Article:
“It’s What We Do”

by Bill Stevens on February 27, 2016 · 0 comments

thFrom free range chickens, to cats ignoring us, to mom calling at the wrong time, and now, Tarzan and Jane arguing over directions…the phrase is the same, “It’s what you do.” GEICO Insurance has hit upon an advertising campaign that continues to resonate with consumers.   This is what we do, what comes natural. This is our mission, our purpose…what we do best. Indeed, our Christian schools can echo the same theme from these commercials.

 

It was May 1971, and I was anxiously waiting to receive my undergrad diploma from Gordon College. As it has been for most graduations, I was not paying much attention to the commencement speaker. After all, the call of life was louder, and the end of my formal education was just minutes away. The speaker was Francis Schaeffer, world-renowned author, philosopher, and one of the greatest Christian apologists of the 20th century. Guessing I was not attuned and attentive to the world I was so ready to enter! Well, my story moved on from there, but suffice it to say, Dr. Schaeffer followed me.

 

Five years later, in 1976, his classic work, “How Should We Then Live,” hit the bookstores. Remembering that he had addressed me back at graduation, I purchased the book. He now had my attention, and his words became one of the forces that formed and framed the focus for what I now “do.” He outlined some alarming trends in our (then) society, which were undermining our way of living and affecting the next generation. That is, if we did not respond with a commitment to develop a biblical perspective in our children’s learning and living. While he did not coin the phrase, he certainly emphasized the call to learn from history or be doomed to repeat it. The trends sound strangely familiar: economic breakdown, wars or threat of war, chaos of violence, radical distribution of wealth, and a growing shortage of food and resources.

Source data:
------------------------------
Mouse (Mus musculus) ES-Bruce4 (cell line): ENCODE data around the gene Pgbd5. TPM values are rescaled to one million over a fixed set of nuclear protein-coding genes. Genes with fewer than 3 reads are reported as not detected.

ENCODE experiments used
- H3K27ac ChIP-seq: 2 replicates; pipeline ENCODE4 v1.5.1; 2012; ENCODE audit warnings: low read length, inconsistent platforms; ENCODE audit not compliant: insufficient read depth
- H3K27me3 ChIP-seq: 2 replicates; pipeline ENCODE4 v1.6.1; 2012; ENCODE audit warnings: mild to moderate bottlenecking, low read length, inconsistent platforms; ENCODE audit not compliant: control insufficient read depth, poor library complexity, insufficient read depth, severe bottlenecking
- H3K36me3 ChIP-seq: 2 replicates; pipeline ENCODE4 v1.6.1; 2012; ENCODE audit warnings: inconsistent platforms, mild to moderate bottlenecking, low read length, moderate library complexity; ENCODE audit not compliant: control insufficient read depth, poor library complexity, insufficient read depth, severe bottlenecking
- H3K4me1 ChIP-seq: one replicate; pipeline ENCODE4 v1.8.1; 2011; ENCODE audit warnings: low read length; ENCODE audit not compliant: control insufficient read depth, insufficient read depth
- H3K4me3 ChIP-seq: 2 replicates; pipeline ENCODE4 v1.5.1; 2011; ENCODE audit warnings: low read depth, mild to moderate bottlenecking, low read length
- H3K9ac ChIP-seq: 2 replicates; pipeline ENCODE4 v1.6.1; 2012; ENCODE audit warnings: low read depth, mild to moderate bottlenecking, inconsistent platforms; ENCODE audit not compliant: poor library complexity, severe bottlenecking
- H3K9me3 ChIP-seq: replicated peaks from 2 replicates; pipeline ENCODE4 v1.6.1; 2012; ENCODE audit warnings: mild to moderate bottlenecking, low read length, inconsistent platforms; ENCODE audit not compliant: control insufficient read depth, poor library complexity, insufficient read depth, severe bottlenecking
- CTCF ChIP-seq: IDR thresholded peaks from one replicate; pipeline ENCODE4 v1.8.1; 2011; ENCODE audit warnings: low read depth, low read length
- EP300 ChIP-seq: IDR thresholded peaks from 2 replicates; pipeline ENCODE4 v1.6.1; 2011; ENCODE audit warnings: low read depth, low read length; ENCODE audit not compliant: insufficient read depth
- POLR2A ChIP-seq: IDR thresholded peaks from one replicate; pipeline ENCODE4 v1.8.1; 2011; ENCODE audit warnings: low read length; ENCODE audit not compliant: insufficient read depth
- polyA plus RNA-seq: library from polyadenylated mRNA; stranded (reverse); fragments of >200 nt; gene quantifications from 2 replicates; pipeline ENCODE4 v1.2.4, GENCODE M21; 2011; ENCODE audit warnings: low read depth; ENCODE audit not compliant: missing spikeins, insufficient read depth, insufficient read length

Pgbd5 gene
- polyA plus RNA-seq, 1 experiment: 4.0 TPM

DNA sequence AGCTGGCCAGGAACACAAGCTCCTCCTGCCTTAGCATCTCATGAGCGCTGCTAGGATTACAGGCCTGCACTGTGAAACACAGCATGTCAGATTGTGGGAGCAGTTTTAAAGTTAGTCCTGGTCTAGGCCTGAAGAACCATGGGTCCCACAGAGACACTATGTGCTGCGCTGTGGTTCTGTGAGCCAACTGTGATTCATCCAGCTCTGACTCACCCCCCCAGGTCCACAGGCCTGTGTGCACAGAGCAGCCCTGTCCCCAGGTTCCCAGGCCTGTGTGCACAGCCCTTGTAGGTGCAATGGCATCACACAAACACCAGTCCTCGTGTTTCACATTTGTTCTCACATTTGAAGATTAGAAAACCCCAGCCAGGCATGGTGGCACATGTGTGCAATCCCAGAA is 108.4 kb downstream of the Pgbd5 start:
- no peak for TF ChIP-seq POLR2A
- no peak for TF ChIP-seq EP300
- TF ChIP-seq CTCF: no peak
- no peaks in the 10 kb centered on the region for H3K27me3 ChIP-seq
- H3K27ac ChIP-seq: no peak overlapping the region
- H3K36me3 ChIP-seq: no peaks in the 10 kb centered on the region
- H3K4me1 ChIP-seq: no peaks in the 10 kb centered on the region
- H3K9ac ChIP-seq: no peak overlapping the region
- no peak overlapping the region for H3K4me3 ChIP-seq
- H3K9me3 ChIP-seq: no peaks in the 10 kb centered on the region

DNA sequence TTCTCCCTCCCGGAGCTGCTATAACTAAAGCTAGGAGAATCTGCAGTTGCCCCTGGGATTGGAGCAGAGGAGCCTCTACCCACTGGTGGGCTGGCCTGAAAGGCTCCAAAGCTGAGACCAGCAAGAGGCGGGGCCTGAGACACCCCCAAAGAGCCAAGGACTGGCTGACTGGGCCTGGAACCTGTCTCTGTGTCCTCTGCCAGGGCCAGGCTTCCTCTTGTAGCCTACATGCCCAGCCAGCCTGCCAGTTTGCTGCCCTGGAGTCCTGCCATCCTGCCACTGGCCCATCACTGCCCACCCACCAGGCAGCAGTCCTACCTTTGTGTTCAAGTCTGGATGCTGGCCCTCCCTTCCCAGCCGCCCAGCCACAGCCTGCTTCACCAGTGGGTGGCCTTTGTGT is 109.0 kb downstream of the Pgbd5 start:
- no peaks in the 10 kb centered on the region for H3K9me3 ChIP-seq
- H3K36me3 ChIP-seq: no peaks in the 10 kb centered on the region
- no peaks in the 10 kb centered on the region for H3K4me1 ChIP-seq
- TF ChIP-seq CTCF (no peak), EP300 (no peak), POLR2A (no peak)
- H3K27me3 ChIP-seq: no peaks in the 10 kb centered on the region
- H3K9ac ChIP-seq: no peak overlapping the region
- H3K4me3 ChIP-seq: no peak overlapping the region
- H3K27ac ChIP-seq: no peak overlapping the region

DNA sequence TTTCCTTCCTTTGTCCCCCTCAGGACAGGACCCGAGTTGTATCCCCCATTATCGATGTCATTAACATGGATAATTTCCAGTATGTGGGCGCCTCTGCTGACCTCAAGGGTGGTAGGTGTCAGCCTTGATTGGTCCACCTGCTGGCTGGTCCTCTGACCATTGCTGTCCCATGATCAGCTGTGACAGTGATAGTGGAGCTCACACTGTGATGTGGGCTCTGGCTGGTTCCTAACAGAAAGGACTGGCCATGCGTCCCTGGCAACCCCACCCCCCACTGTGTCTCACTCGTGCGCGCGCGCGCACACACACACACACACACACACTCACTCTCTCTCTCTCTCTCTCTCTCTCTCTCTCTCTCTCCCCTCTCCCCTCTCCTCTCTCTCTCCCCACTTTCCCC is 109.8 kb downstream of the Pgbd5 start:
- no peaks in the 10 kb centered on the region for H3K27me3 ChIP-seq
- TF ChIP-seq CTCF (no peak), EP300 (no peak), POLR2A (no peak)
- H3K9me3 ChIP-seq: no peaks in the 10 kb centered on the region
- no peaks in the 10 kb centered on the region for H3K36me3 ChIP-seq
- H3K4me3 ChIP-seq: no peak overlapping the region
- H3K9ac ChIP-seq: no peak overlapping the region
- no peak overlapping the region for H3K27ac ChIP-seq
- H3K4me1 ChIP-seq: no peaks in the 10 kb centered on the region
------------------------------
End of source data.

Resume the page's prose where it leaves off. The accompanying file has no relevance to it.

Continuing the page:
So, here I am, writing this, and realizing that it has been a generation since Schaeffer penned these words! My biblical reference points remind me of the apostle Paul’s words to young Timothy:

 

“But mark this: There will be terrible times in the last days.

People will be lovers of themselves, lovers of money…having

a form of godliness but denying its power…always learning

but never able to acknowledge the truth. But as for you,

continue in what you have learned and          become convinced of,

because you know those from whom you have learned it.”                                                                                                ~ 2 Timothy 3

 

Fast-forward then to 2016, and we find Dr. Schaeffer’s title question, along with the appropriate response, is the same. How should we then live, is answered in light of the gospel of Jesus Christ as it bears out in all the treasures of wisdom and knowledge. It’s establishing what, for Schaeffer, became known as biblical worldview. It’s a perspective on life and learning that is grounded in God’s Word and producing Christian scholarship of the highest order. It’s biblically more than just “glorified Sunday school,” and infinitely more than just “academic achievement.” It’s both/and…and it’s both for the here and now, as well as for the hereafter.

 

Generationally speaking, I believe we have drifted from that initial conviction which established a testimony of faith and learning in Christian education. Along with our church going, we have found our lives divided into drawers of secular and sacred. We have allowed “all the other things” to replace seeking His Kingdom first and foremost. In his book, “AWE,” Paul David Tripp challenges us with the idea that we suffer from both “awe amnesia” and “awe replacement.” We have forgotten God and His awesomeness in all of creation and personal living, and have replaced that awe with all kinds of (less) awesome stuff, that has captured our attention and attachment. He states that we are “yawning in the face of glory.”

 

Now, I believe God is calling us back, not to live “back in the day,” but rather to move back to the basic of what we do. Dr. Roy Lowrie, one of the giants (literally) of the Christian school movement, and one of my mentors in this work, used to say, “Students attending a Christian school should not have to take an academic penalty.” It is the union of the two, a biblical perspective, fused with a quality academic program. This is truly excellence in education and in keeping with what Dr. Schaeffer, Dr. Lowrie, and Dr. Tripp spoke of.

 

We need a renewed commitment to pay it forward, “and all the more as we see the Day approaching.” I guarantee it will cost us something, with the investment being sacrificial. But, the cost is eternally worth it, and in time (our time?), it will cost us so much more to ignore it.   It is the Christian education of our young people that will restore the awe in our education and in our worldview of all that is true, noble, right, pure, lovely, admirable, excellent, and praiseworthy. It is the Christian school movement, which encourages our kids to think about such things. Hey, it’s what we do.

 

 

 

 

 

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